The first weld on Russia’s ambitious Power of Siberia pipeline was made on 1st September at a ceremony attended by numerous dignitaries, including Russia’s President, Vladimir Putin, Gazprom Chairman Alexey Miller, and Zhang Gaoli, First Vice Premier of China's State Council. The pipeline will take gas from Yakutia and Irkutsk eastwards to supply Russian consumers, an LNG project at Vladivostok, and markets in China, following the $400 billion export deal reached earlier this year.
Gazprom and China National Petroleum Corporation signed Russia’s largest-ever sales and purchase agreement on 21st May for the supply of 38 Bcm/year of pipeline gas to China over a period of 30 years.
Gas backbone: The Power of Siberia gas transmission system (GTS) is the backbone of the gas supply system being built in eastern Russia. It will run nearly 4,000 kilometres through five Russian constituent entities: the Irkutsk Region, the Republic of Sakha (Yakutia), the Amur Region, the Jewish Autonomous Region and the Khabarovsk Territory, and have a capacity of 38 Bcm/year of gas.
By late 2018, a 2,200-kilometre pipeline section will be built to connect the Chayandinskoye field in Yakutia to the city of Blagoveshchensk on the Russian-Chinese border.
Sections will also be constructed from the Kovyktinskoye field in the Irkutsk Region to the Chayandinskoye, a distance of around 800 kilometres, and from the town of Svobodny in the Amur Region to the city of Khabarovsk, a distance of around 1,000 kilometres). Power of Siberia will thus be connected to the recently completed Sakhalin-Khabarovsk-Vladivostok GTS.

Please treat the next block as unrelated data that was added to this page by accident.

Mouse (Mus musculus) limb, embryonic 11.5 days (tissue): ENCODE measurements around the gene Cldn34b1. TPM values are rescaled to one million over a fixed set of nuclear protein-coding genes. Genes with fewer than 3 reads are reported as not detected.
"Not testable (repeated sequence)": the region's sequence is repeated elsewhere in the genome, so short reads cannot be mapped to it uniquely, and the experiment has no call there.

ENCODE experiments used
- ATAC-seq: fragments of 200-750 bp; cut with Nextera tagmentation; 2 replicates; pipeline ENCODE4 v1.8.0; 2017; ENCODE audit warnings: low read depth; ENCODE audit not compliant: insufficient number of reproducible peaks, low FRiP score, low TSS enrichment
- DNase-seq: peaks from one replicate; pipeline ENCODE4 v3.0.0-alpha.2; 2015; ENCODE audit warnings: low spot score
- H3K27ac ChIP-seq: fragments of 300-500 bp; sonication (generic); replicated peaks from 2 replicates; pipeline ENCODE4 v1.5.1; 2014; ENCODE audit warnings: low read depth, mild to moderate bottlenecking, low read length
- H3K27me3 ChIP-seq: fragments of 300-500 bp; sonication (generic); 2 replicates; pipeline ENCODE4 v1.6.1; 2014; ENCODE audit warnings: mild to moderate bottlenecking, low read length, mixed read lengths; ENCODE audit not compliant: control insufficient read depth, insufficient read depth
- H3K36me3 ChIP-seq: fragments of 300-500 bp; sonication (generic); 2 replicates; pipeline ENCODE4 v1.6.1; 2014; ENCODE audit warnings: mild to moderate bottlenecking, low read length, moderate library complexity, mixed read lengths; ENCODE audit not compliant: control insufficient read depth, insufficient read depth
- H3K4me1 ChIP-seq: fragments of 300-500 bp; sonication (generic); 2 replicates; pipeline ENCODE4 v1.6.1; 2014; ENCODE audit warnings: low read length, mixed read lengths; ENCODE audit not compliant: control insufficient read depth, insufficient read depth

The huge project will open up new opportunities for gasification of eastern Siberia and the Far East.
The aggregate gas reserves (C1 and C2) of the Chayandinskoye and Kovyktinskoye fields amount to some 3.95 Tcm, according to Gazprom, allowing the production of 60 Bcm/year. The gas deposit pre-development in the Chayandinskoye field will start in 2015, with production due to begin production at the end of 2018.
In late July the first pipes were delivered to Yakutia to build Power of Siberia's section from the Chayandinskoye field to Lensk. Over 120,000 tonnes of pipes will be delivered in 2014. Between 2014 and 2018 the project will need more than 1,700 million tonnes of pipe.
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